Thyroid UK
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TSH reference ranges

I am trying to find info. on the lower TSH reference ranges of 0.3 to 3. to show my doc.

I have found info. on May Shalom web site but when I link to AACE where it is supposed to be it is "page not found".

I know my gp is so closed minded she would only consider something properly referenced by what would be a legit authority, whoever that may be..

6 Replies

Maybe this is the link you want


Hi Shaws, thank you for link, but can't use that for doc. as it clearly says "TSH most sensitive test" and in an angry throw away statement I told doc. that TSH was now considered by many to be useless. She replied show me the references, so am searching for that as well. :-(


It is an unfortunate phrase I agree but I think nearly all the Endos believe that, except us.

If I come across something, I will post you.


Thanks shaws. It really is a right mess. Even the "experts" seem to contradict themselves in their own articles.

They are also so badly written, frequently without paragraphs which nowadays I often feel too tired to take in.

What few articles refer to, is the role of the hypothalamus, and the role of TRH and what is stimulating the hypothalamus to produce the TRH .

I am cream crackered and going to bed now.

Night night


I put this paragraph in a letter to my GP, printed out the research and attched it to the letter. I am seeing the GP next week when i will informher that she has a duty to read the research as best evidence and a duty to reflect on it under Good Medical Practice. if she doesnt act on this evidence and alotmore i have given her i wil lthen consider making a formal complaint. heres the evidence

I am aware of numerous pieces of research that conclude that exogenous thyroxine can be taken safely without causing atrial fibrillation and osteoporosis. The chief of these are:

1."It is safe for patients who take thyroxine to have a low (0.04 – 0.4 mU/l) but not suppressed (=0.03 mU/l) serum TSH concentration. There is no risk of atrial fibrillation or osteoporosis at the low TSH level".

Is it safe for patients taking thyroxine to have a low but not suppressed serum TSH concentration? Graham Leese & Robert Flynn University of Dundee Endocrine Abstracts (2010) 21 OC5.6

2.“The aim of thyroid replacement therapy is to achieve a euthyroid state. This should be determined by the signs and symptoms of the patient rather than solely on the position of the pituitary hormone TSH in the disputed reference range.

In a large study of patients with new-onset AF, less than 1% of AF incidence was caused by overt hyperthyroidism. Therefore, although serum thyroid-stimulating hormone (TSH) is measured in all patients with new onset AF to rule out thyroid disease, this association is uncommon in the absence of additional symptoms and signs of hyperthyroidism”.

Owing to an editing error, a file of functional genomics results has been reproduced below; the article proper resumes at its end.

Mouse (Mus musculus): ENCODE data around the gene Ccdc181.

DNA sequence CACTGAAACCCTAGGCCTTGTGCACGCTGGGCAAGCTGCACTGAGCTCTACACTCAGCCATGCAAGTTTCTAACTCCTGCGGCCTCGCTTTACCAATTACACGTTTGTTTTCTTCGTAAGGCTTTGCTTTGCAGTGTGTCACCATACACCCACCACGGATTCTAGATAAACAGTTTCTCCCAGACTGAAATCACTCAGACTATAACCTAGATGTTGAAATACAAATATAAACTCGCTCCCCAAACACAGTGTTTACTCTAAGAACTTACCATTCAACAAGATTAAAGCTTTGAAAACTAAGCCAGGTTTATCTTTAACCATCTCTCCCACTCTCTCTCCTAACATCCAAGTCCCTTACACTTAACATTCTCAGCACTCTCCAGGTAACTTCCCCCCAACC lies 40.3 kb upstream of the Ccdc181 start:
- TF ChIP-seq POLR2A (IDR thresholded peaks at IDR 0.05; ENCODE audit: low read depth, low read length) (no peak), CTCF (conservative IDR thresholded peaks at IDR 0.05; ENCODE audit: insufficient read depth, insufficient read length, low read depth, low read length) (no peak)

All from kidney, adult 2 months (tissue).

"How useful is thyroid function testing in patients with recent-onset atrial fibrillation? Krahn AD, Klein GJ, Kerr CR, Boone J, Sheldon R, Green M, Talajic M, Wang X, Connolly S. Source University of Western Ontario, London. Arch Intern Med 1996, 156:2221-2224".

3.Abnormalities of heart morphology associated with impaired exercise performance occur as a consequence of long term therapy with fixed TSH-suppressive doses of L-T4, but these abnormalities improve or disappear after careful tailoring of TSH-suppressive therapy.

"Cardiac Function, Physical Exercise Capacity, and Quality of Life during Long-Term Thyrotropin- Suppressive Therapy with Levothyroxine: Effect of Individual Dose Tailoring Giuseppe Mercuro, Maria Grazia Panzuto, Alessandro Bina, Maria Leo, Rosanna Cabula, Laura Petrini, Francesca Pigliaru, And Stefano Mariotti Institute of Cardiology (G.M., M.G.P., A.B., M.L.) and Endocrinology, Department of Medical Sciences (R.C., L.P., F.P., S.M.), University of Cagliari, 09124 Cagliari, Italy 2000

4.The benefits of treatment of mild thyroid failure with appropriate doses of L-thyroxine outweigh the risk.

"Hypothyroidism as a Risk Factor for Cardiovascular Disease Bernadette Biondi and Irwin Klein Endocrine, vol. 24, no. 1, 1–13, June 2004"

5."There are disjoints between FT4-TSH feedback and T3 production that persist even when sufficient T4 apparently restores euthyroidism. T4 treatment displays a compensatory adaptation, but does not completely re-enact normal euthyroid physiology.

(In other words, using TSH tests is not a relaible tool to assess people on Levothyroxine)

"Is Pituitary Thyrotropin an Adequate Measure Of Thyroid Hormone-Controlled Homeostasis During Thyroxine Treatment? Hoermann R, Midgley JE, Larisch R, Dietrich JW. Eur J Endocrinol. 2012 Nov 26. [Epub ahead of print] Source R Hoermann, Department of Nuclear Medicine, Klinikum Luedenscheid, Lüdenscheid, Germany".


Thanks, I was also looking for something like this to take to my endo. Don't know if it's going to be enough but it's something :)


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